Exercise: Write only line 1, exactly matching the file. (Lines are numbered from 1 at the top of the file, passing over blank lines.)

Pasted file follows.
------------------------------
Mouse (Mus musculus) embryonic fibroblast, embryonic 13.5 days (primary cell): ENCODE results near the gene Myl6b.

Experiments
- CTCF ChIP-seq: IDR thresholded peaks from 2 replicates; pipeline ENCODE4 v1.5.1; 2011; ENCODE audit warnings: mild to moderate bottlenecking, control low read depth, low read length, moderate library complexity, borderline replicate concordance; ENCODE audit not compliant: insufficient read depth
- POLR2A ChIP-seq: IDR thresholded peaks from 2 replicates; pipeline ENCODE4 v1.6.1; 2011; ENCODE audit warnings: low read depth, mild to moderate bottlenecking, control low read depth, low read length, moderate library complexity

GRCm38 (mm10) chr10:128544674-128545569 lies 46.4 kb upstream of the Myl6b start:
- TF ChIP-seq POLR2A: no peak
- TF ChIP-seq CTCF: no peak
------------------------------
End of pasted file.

Mouse (Mus musculus) embryonic fibroblast, embryonic 13.5 days (primary cell): ENCODE results near the gene Myl6b.